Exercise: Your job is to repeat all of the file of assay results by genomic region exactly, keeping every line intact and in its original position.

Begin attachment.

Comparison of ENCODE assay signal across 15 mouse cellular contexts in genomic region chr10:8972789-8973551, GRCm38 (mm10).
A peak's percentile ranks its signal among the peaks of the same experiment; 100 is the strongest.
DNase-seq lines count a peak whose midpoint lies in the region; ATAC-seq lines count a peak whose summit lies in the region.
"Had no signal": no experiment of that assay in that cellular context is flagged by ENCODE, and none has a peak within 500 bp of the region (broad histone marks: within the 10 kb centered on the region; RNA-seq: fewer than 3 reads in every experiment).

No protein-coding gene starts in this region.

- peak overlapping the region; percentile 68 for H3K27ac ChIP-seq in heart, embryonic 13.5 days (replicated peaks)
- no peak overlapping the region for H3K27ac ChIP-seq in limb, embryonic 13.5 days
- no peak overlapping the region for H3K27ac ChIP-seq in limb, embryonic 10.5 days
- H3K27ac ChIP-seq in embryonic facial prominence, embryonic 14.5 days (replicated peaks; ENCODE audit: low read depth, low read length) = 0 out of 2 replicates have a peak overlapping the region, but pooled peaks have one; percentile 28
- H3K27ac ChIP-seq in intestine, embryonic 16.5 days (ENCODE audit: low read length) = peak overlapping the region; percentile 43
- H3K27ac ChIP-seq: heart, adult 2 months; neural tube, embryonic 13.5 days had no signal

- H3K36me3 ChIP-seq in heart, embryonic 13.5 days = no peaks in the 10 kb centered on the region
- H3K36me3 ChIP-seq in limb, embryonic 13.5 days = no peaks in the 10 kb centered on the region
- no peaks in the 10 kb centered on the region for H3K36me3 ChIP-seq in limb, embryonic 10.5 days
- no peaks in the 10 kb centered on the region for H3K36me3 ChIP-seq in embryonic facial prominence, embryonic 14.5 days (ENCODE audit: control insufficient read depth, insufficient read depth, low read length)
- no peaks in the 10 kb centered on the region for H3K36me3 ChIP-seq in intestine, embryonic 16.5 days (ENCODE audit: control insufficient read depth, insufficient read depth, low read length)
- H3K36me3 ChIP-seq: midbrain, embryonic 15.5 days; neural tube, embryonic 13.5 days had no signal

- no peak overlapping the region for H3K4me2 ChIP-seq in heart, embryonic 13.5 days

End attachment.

Comparison of ENCODE assay signal across 15 mouse cellular contexts in genomic region chr10:8972789-8973551, GRCm38 (mm10).
A peak's percentile ranks its signal among the peaks of the same experiment; 100 is the strongest.
DNase-seq lines count a peak whose midpoint lies in the region; ATAC-seq lines count a peak whose summit lies in the region.
"Had no signal": no experiment of that assay in that cellular context is flagged by ENCODE, and none has a peak within 500 bp of the region (broad histone marks: within the 10 kb centered on the region; RNA-seq: fewer than 3 reads in every experiment).

No protein-coding gene starts in this region.

- peak overlapping the region; percentile 68 for H3K27ac ChIP-seq in heart, embryonic 13.5 days (replicated peaks)
- no peak overlapping the region for H3K27ac ChIP-seq in limb, embryonic 13.5 days
- no peak overlapping the region for H3K27ac ChIP-seq in limb, embryonic 10.5 days
- H3K27ac ChIP-seq in embryonic facial prominence, embryonic 14.5 days (replicated peaks; ENCODE audit: low read depth, low read length) = 0 out of 2 replicates have a peak overlapping the region, but pooled peaks have one; percentile 28
- H3K27ac ChIP-seq in intestine, embryonic 16.5 days (ENCODE audit: low read length) = peak overlapping the region; percentile 43
- H3K27ac ChIP-seq: heart, adult 2 months; neural tube, embryonic 13.5 days had no signal

- H3K36me3 ChIP-seq in heart, embryonic 13.5 days = no peaks in the 10 kb centered on the region
- H3K36me3 ChIP-seq in limb, embryonic 13.5 days = no peaks in the 10 kb centered on the region
- no peaks in the 10 kb centered on the region for H3K36me3 ChIP-seq in limb, embryonic 10.5 days
- no peaks in the 10 kb centered on the region for H3K36me3 ChIP-seq in embryonic facial prominence, embryonic 14.5 days (ENCODE audit: control insufficient read depth, insufficient read depth, low read length)
- no peaks in the 10 kb centered on the region for H3K36me3 ChIP-seq in intestine, embryonic 16.5 days (ENCODE audit: control insufficient read depth, insufficient read depth, low read length)
- H3K36me3 ChIP-seq: midbrain, embryonic 15.5 days; neural tube, embryonic 13.5 days had no signal

- no peak overlapping the region for H3K4me2 ChIP-seq in heart, embryonic 13.5 days